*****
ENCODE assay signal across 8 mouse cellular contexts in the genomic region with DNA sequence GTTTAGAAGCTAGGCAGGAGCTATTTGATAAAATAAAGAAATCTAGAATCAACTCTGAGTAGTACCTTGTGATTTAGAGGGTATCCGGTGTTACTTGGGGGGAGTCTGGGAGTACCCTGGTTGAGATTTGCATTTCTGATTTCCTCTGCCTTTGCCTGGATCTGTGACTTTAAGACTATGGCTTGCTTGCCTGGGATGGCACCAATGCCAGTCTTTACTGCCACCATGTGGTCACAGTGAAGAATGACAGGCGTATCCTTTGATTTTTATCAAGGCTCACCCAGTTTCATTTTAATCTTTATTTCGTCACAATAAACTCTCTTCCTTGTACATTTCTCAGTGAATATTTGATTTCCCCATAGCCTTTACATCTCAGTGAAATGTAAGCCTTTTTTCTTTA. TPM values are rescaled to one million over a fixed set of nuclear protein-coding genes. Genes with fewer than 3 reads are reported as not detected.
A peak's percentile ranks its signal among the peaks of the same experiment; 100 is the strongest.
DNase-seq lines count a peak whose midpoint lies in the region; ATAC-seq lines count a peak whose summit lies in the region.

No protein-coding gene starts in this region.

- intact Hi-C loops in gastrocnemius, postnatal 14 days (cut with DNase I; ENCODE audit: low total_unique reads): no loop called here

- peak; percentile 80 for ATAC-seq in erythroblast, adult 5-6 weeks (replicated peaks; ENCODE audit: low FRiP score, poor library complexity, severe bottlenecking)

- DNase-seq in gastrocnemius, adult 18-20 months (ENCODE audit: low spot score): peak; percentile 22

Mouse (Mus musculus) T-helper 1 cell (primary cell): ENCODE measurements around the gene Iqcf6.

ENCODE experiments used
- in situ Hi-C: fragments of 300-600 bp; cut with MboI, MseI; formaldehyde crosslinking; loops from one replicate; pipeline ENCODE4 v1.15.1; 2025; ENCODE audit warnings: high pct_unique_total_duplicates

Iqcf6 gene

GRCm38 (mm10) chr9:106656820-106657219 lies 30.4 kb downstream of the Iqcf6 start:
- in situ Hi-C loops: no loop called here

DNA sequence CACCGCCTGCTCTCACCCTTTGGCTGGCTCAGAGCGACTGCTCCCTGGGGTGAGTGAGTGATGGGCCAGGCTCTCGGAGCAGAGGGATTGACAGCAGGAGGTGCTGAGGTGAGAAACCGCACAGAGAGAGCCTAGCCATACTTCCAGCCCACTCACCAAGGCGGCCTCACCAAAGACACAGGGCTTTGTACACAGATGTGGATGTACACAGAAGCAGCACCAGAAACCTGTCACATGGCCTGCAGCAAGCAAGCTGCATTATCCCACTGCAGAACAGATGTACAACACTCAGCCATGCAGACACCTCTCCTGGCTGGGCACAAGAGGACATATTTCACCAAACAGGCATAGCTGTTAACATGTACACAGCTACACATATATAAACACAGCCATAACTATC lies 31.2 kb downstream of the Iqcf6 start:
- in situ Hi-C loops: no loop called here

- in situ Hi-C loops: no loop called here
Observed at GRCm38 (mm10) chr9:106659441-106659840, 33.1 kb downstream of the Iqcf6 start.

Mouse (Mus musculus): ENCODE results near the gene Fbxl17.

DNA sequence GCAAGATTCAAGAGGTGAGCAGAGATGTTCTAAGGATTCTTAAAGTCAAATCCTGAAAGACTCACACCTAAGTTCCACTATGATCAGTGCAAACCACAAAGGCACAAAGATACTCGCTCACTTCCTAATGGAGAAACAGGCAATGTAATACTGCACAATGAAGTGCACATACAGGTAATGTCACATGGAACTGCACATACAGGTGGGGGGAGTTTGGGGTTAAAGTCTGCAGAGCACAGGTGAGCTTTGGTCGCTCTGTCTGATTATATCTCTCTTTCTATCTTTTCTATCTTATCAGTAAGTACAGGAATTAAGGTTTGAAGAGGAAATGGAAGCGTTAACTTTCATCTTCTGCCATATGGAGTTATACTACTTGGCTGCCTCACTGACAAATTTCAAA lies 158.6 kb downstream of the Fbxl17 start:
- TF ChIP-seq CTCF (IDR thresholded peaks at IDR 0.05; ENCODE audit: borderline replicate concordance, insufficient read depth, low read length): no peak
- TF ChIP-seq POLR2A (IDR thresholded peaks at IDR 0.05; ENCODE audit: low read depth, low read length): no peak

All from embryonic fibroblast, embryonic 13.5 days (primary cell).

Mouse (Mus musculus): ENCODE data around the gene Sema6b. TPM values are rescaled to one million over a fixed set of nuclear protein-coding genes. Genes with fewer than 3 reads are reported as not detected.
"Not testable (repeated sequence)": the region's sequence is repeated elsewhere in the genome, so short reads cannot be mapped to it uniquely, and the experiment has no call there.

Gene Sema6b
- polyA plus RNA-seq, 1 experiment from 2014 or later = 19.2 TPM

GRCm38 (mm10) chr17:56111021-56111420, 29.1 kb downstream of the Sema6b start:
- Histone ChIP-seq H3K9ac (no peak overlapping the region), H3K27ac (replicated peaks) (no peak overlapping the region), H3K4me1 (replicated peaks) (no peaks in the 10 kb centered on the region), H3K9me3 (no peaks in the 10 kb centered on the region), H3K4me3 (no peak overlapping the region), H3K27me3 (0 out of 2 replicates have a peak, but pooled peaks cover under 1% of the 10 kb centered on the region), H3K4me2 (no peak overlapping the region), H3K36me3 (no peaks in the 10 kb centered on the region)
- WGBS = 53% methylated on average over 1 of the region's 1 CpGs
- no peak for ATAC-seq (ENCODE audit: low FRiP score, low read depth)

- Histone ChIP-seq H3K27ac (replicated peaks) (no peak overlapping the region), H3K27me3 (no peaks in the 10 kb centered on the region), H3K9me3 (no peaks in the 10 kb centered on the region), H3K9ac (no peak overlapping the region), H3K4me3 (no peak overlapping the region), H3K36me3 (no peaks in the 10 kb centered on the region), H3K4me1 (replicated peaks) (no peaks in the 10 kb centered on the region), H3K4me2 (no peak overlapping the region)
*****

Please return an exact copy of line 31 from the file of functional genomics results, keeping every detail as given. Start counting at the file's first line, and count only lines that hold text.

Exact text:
- Histone ChIP-seq H3K27ac (replicated peaks) (no peak overlapping the region), H3K27me3 (no peaks in the 10 kb centered on the region), H3K9me3 (no peaks in the 10 kb centered on the region), H3K9ac (no peak overlapping the region), H3K4me3 (no peak overlapping the region), H3K36me3 (no peaks in the 10 kb centered on the region), H3K4me1 (replicated peaks) (no peaks in the 10 kb centered on the region), H3K4me2 (no peak overlapping the region)